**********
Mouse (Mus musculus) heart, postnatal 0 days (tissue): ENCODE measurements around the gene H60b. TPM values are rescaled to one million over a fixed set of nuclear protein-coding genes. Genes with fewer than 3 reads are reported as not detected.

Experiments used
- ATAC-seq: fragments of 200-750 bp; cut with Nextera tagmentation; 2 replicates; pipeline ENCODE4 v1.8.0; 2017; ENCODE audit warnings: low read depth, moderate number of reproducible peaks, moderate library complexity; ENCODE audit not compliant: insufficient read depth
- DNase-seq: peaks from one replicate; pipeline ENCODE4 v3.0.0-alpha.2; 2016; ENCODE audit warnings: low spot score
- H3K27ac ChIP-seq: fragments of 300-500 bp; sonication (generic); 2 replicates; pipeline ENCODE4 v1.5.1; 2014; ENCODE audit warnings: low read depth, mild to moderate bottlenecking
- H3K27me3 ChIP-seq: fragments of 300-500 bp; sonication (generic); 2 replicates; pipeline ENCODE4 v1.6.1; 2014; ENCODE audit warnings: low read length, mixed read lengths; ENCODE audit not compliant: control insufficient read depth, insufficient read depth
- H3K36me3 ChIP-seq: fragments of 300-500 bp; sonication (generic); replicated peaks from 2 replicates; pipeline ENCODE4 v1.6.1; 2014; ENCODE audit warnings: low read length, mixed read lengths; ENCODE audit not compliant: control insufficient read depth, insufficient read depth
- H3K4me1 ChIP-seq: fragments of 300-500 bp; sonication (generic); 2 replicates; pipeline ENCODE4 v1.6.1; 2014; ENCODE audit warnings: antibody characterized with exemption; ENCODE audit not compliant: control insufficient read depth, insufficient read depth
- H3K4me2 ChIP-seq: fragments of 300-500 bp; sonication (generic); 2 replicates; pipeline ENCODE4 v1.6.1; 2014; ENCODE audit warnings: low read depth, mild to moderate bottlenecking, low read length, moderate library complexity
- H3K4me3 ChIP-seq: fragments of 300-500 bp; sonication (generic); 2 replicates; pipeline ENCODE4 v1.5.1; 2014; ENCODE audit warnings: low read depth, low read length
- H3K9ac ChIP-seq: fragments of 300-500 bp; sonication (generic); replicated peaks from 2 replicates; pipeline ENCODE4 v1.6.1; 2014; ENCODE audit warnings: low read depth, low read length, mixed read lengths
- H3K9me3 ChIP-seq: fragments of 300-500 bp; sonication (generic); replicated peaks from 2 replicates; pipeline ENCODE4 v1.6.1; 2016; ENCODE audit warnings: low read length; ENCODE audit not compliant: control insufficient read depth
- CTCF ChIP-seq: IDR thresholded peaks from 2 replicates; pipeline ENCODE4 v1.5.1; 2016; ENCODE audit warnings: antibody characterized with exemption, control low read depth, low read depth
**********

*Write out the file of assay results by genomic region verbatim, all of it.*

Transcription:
Mouse (Mus musculus) heart, postnatal 0 days (tissue): ENCODE measurements around the gene H60b. TPM values are rescaled to one million over a fixed set of nuclear protein-coding genes. Genes with fewer than 3 reads are reported as not detected.

Experiments used
- ATAC-seq: fragments of 200-750 bp; cut with Nextera tagmentation; 2 replicates; pipeline ENCODE4 v1.8.0; 2017; ENCODE audit warnings: low read depth, moderate number of reproducible peaks, moderate library complexity; ENCODE audit not compliant: insufficient read depth
- DNase-seq: peaks from one replicate; pipeline ENCODE4 v3.0.0-alpha.2; 2016; ENCODE audit warnings: low spot score
- H3K27ac ChIP-seq: fragments of 300-500 bp; sonication (generic); 2 replicates; pipeline ENCODE4 v1.5.1; 2014; ENCODE audit warnings: low read depth, mild to moderate bottlenecking
- H3K27me3 ChIP-seq: fragments of 300-500 bp; sonication (generic); 2 replicates; pipeline ENCODE4 v1.6.1; 2014; ENCODE audit warnings: low read length, mixed read lengths; ENCODE audit not compliant: control insufficient read depth, insufficient read depth
- H3K36me3 ChIP-seq: fragments of 300-500 bp; sonication (generic); replicated peaks from 2 replicates; pipeline ENCODE4 v1.6.1; 2014; ENCODE audit warnings: low read length, mixed read lengths; ENCODE audit not compliant: control insufficient read depth, insufficient read depth
- H3K4me1 ChIP-seq: fragments of 300-500 bp; sonication (generic); 2 replicates; pipeline ENCODE4 v1.6.1; 2014; ENCODE audit warnings: antibody characterized with exemption; ENCODE audit not compliant: control insufficient read depth, insufficient read depth
- H3K4me2 ChIP-seq: fragments of 300-500 bp; sonication (generic); 2 replicates; pipeline ENCODE4 v1.6.1; 2014; ENCODE audit warnings: low read depth, mild to moderate bottlenecking, low read length, moderate library complexity
- H3K4me3 ChIP-seq: fragments of 300-500 bp; sonication (generic); 2 replicates; pipeline ENCODE4 v1.5.1; 2014; ENCODE audit warnings: low read depth, low read length
- H3K9ac ChIP-seq: fragments of 300-500 bp; sonication (generic); replicated peaks from 2 replicates; pipeline ENCODE4 v1.6.1; 2014; ENCODE audit warnings: low read depth, low read length, mixed read lengths
- H3K9me3 ChIP-seq: fragments of 300-500 bp; sonication (generic); replicated peaks from 2 replicates; pipeline ENCODE4 v1.6.1; 2016; ENCODE audit warnings: low read length; ENCODE audit not compliant: control insufficient read depth
- CTCF ChIP-seq: IDR thresholded peaks from 2 replicates; pipeline ENCODE4 v1.5.1; 2016; ENCODE audit warnings: antibody characterized with exemption, control low read depth, low read depth